Until 1996, two of Egypt’s greatest cities were missing. Then along came French archeologist Franck Goddio, who made an extraordinary discovery underwater.
For 1,000 years, Thonis-Heracleion was completely submerged. Fish made their homes among the rubble of mighty temples; hieroglyphs gathered algae. Gods and kings sat in stasis, powerless, their statues slowly withdrawing from the world, one inch of sand at a time. Goddio spent years surveying this find, as well as neighboring Canopus, which was rediscovered by a British RAF pilot in 1933 who noticed ruins leading into the waters.
Thanks to a new exhibition at the British Museum, Goddio’s incredible finds will soon be open to the public.
Sunken Cities: Egypt’s Lost Worlds opens May 19, and according to museum curator, Aurelia Masson-Berghoff, the exhibition pulls back the curtain on what was once one of archeology’s greatest mysteries.
“(Thonis-Heracleion and Canopus) were known from Greek mythology, Greek historians and Egyptian decrees, and now we know where they were.”
Why did they sink?
Likely founded in the 7th century BC, Thonis-Heracleion and Canopus acted as major trade hubs between ancient Egypt, Greece and the wider Mediterranean, located as they were at a handy intersection. But circumstances ultimately conspired against them, explains Masson-Berghoff.
“Several natural phenomenon caused these cities to sink by a maximum of (32 feet) below the sea,” she says, noting that a naturally rising sea level, subsidence and earthquakes (which ultimately triggered tidal waves) all played a hand.
Gods of yester-millennium
Masson-Berghoff explains they also learned a lot from the form taken by the religious statues dug up from their watery grave. The statues were mainly of Ptolemaic gods with human features that represented the same qualities Egyptians prescribed to animals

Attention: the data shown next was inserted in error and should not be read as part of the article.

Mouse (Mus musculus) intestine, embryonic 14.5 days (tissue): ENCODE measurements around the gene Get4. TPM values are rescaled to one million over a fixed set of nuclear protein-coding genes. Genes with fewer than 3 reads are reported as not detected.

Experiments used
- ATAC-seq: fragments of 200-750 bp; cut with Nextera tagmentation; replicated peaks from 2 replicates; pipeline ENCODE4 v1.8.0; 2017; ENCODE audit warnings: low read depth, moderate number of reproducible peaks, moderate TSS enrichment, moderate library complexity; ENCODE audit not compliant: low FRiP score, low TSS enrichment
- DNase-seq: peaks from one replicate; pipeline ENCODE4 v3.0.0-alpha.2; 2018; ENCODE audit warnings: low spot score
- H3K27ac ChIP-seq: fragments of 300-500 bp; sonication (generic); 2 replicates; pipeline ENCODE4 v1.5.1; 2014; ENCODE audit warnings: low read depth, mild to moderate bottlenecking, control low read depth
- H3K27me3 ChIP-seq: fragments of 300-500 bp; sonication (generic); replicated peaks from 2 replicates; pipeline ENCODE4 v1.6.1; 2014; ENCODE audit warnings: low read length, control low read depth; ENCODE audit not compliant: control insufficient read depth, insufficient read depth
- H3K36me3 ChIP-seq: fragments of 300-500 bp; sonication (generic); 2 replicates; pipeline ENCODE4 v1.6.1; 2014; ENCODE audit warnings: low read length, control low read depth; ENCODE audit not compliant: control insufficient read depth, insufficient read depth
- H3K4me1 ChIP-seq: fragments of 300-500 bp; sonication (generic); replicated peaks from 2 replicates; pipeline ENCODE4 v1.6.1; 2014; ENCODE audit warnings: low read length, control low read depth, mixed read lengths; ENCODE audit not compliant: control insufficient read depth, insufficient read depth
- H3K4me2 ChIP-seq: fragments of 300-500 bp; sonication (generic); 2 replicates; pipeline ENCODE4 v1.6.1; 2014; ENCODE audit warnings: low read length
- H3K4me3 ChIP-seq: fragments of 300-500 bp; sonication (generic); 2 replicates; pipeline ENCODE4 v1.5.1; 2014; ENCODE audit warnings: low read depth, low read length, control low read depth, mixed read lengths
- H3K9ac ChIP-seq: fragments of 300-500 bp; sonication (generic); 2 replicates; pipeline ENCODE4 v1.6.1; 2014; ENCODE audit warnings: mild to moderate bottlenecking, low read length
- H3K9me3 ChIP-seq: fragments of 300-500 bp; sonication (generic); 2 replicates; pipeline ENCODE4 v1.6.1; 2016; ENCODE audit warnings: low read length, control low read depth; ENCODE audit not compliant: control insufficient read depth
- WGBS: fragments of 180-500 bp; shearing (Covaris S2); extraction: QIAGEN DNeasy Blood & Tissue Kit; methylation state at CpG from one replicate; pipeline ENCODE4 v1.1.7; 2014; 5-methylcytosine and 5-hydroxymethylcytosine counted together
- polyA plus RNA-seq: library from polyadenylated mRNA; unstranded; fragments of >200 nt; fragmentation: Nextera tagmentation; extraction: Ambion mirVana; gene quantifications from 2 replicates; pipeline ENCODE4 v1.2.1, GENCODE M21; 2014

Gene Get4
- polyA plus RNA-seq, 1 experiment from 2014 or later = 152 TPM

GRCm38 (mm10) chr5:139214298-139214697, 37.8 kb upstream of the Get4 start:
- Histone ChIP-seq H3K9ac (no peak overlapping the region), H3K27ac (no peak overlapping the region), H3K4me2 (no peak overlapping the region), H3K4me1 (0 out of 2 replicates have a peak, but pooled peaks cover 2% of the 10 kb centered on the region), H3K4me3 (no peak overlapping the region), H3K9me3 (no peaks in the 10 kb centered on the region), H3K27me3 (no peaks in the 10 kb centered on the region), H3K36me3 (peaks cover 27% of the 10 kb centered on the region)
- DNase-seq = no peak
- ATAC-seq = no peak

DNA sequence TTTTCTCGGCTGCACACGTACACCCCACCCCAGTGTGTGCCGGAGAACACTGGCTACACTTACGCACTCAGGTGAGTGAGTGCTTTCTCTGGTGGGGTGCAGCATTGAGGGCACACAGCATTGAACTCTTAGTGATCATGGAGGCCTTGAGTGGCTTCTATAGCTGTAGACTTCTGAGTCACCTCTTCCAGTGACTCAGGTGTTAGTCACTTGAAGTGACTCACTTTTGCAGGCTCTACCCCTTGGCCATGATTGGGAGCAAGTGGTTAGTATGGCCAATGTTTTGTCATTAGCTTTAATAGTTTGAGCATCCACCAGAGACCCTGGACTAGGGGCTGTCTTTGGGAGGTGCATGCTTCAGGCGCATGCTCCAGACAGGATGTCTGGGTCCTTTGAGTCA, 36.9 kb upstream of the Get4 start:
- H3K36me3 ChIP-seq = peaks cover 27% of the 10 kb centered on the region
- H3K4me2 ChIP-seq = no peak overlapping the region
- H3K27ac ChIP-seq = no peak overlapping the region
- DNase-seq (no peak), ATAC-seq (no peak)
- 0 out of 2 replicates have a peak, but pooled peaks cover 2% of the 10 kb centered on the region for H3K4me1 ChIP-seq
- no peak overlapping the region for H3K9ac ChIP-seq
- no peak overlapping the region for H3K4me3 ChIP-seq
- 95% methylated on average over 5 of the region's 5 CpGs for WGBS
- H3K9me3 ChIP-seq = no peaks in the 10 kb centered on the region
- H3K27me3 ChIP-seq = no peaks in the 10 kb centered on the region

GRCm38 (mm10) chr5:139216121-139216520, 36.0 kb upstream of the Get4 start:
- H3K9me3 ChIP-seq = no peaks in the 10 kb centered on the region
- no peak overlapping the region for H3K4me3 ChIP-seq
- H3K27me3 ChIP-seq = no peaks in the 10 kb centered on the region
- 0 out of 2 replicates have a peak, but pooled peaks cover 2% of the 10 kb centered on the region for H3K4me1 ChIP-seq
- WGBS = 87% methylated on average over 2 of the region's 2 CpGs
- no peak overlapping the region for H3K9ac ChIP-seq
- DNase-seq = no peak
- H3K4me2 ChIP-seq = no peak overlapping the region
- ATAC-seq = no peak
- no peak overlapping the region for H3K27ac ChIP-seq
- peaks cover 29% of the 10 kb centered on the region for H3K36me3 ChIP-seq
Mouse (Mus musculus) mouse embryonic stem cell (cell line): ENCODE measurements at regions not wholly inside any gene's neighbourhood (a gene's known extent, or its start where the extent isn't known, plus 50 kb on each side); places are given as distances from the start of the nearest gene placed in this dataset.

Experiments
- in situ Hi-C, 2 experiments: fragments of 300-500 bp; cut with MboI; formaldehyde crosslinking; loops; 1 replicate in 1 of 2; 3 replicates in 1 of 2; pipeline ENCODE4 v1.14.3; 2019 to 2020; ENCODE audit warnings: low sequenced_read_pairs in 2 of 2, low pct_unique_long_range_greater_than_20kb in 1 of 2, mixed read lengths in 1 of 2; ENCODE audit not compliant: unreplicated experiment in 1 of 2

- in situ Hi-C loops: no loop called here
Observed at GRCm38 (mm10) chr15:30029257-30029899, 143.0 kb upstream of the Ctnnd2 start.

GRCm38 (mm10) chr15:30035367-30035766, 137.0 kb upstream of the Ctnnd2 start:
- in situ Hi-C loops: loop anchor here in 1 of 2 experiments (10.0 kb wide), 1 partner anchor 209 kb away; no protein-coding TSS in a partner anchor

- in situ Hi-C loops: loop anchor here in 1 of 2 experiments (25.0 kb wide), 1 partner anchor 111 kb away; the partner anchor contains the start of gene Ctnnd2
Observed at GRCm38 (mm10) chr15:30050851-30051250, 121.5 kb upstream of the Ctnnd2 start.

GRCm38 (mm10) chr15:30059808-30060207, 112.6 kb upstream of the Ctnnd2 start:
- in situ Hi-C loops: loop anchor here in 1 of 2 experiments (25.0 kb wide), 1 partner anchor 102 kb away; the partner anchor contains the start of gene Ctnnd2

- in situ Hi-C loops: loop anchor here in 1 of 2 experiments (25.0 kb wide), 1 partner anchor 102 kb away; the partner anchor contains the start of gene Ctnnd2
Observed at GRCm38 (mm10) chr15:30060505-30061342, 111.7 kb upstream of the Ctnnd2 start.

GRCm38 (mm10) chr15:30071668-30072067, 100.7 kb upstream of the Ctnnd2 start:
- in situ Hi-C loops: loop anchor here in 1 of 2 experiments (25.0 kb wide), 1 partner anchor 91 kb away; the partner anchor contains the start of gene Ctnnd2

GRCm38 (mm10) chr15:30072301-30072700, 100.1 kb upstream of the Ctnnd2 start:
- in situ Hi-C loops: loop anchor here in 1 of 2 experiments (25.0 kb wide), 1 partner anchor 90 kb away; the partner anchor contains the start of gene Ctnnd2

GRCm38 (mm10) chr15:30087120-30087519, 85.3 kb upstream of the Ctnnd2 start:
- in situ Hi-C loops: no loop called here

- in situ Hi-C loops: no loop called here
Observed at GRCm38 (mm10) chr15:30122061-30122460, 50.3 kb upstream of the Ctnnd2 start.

“The Greeks were not exactly into animal-shaped gods nor into animal worship,” she explains. “The Ptolemies, the Greco-Macedonian rulers of Egypt after Alexander the Great, created a human-shaped version of a very old Egyptian god, the sacred bull Osiris-Apis. In its ‘Greek’ form, he became Serapis, combining the aspects and functions of major Greek gods.”
One of the statues was that of a colossal head representing the god Serapis, a Greek human-shaped version of the Egyptian god Osiris-Apis.
“We will show in ‘Sunken Cities’ a variety of sculptures depicting these Greco-Macedonian rulers as Egyptian Pharaohs, wearing Egyptian crowns and acting as if they were Egyptian Pharaohs,” the curator says.
It was not vanity that prompted their change in style, but shrewd political maneuvering. “The Ptolemies really understood that they needed the support of the local priesthood and population, to legitimize their rule,” Masson-Berghoff argues. “To achieve this, they adopted Egyptian beliefs, rituals and iconography.”
The largest item on display is a statue of Hapy, ironically the god of flooding. Over 16-feet tall and weighing 12,000 pounds, the pink granite sculpture dates from the fourth century BC, long before Thonis-Heracleion disappeared into the sea.
Also worth noting is what Goddio’s team left on the seabed. The archeologist discovered 69 ships: “the largest assemblage of boats ever discovered,” Masson-Berghoff claims – one of them likely used on a Grand Canal which linked Canopus and Thonis-Heracleion, upon which a sacred barge made of sycamore would travel during the Mysteries of Osiris, a celebration of the god of the underworld.
All of this, however, is just a drop in the bucket.
“What you need to know is that Franck excavated less than 5% of this site,” the curator stresses. “They left a lot of material on the seabed.”
The BP exhibition Sunken Cities: Egypt’s Lost Worlds runs at the British Museum, London from May 19 to November 27.